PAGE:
In affirming the District Court’s ruling enforcing the agreement, the Seventh Circuit finds unanimously that it was enforceable because “the agreement sufficiently defines the parties’ intentions and obligations. The material terms in the agreement clearly provide that Beverly offered to ‘resolve this matter’ – i.e., voluntarily dismiss her alienage and disability claims – if Abbott paid $210,000 and mediation costs… It also states that Abbott had five days within which to accept Beverly’s offer, which it did the following day. Both parties and their respective attorneys signed the agreement, further demonstrating their intent to be bound by the terms of the document. And the elated response of Beverly’s counsel to Abbott’s acceptance further underscores the parties’ understanding that the handwritten agreement would settle Beverly’s claims” (citation omitted).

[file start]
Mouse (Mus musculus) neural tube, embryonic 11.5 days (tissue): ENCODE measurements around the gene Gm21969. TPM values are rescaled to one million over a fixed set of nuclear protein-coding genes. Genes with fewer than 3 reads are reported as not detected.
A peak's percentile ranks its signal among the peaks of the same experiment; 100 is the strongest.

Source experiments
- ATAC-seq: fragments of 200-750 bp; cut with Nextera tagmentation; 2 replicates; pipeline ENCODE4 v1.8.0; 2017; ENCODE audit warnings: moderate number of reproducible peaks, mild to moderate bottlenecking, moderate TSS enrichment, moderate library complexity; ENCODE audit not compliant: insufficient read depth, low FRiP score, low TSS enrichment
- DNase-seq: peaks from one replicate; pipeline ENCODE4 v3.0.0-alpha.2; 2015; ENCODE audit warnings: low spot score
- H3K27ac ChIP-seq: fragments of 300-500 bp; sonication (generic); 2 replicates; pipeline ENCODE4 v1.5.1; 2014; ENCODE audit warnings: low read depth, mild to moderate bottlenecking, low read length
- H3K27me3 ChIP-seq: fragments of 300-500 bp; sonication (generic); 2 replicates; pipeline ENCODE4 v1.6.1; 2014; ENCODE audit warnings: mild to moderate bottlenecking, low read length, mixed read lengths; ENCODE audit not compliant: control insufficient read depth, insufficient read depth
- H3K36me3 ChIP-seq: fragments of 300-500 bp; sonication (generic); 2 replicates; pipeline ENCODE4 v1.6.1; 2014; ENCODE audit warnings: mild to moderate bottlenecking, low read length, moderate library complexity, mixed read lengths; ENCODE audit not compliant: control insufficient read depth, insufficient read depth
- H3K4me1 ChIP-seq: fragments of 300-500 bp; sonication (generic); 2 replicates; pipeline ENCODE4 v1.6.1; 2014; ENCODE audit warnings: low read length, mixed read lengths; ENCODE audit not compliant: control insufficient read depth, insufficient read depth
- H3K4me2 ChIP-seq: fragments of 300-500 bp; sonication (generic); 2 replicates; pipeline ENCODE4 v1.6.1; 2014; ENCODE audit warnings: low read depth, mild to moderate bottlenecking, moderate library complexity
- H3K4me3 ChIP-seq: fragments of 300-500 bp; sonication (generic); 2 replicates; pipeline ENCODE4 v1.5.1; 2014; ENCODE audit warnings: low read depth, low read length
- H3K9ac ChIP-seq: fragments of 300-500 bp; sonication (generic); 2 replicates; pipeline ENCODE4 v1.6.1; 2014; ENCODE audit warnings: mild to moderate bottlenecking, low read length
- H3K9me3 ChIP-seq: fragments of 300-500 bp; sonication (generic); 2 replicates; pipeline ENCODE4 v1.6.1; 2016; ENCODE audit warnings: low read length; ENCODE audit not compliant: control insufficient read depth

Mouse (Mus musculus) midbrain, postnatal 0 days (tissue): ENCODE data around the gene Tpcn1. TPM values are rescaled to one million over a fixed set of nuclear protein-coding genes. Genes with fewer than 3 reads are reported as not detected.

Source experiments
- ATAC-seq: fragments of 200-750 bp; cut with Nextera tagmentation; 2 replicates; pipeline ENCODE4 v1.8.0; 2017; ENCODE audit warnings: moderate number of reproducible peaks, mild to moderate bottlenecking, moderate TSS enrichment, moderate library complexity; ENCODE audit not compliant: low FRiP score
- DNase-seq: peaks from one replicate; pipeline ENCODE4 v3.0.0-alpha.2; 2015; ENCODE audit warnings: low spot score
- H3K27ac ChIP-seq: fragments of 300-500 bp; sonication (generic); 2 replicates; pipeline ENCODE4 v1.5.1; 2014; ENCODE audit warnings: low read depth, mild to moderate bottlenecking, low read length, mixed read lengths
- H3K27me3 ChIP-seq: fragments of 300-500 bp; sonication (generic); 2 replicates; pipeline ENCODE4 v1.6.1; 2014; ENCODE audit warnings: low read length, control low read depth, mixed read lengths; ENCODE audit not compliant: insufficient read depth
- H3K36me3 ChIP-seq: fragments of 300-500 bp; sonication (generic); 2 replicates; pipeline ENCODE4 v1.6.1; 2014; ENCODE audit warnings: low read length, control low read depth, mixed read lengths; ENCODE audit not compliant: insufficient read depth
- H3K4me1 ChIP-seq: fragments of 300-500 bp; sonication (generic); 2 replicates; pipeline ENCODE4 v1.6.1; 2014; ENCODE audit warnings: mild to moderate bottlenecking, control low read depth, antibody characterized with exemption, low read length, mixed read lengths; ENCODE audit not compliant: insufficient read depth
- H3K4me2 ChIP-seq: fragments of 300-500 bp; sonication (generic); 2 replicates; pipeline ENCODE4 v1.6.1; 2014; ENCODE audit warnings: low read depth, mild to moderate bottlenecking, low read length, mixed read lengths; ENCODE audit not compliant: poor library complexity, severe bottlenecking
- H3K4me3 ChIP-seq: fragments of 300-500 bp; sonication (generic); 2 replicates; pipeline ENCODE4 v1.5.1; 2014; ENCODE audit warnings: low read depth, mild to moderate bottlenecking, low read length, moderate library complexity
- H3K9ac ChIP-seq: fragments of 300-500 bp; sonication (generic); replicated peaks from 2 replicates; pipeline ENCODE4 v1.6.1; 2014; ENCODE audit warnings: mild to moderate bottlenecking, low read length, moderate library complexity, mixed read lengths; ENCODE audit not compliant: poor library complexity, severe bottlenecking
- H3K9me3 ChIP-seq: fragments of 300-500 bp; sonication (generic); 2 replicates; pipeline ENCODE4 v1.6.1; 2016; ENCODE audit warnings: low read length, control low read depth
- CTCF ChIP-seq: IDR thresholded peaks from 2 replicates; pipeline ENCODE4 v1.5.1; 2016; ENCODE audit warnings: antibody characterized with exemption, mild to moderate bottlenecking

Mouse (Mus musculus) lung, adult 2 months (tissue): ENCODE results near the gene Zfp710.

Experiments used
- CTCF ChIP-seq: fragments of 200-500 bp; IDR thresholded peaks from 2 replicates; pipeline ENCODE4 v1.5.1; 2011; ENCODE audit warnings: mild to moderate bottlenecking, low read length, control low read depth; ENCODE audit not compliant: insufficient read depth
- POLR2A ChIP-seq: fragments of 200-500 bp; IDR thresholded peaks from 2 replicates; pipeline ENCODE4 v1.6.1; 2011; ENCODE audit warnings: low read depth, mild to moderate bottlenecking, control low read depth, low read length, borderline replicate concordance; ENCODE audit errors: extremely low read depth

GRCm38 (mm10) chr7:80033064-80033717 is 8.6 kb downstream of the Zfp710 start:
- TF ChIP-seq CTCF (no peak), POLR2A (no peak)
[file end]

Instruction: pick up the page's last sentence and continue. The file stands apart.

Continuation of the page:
Toward the end of the Opinion the Court adds an interesting practice pointer for parties, mediators, and dispute resolution providers: that mediation sessions be recorded or transcribed, at least when it comes to memorializing settlements. Says the Seventh Circuit: “It bears mentioning that a transcript (or some other recording) of the private mediation session here may have provided important clarity regarding the parties’ beliefs and intentions relating to the handwritten agreement and the draft proposal. We encourage future litigants to record any communications that directly relate to final settlement agreements.”
FINRA’s mediation program – the first in the securities field – was founded in 1995. It was the brainchild of my former FINRA colleague Ken Andrichik, who for the past two decades has nurtured, grown, and improved the program. Over the past two decades, over 17,000 disputes have been referred to FINRA mediation. The program boasts an 80% settlement rate, has a distinct set of FINRA Mediation Rules, and conducts mediations throughout the United States.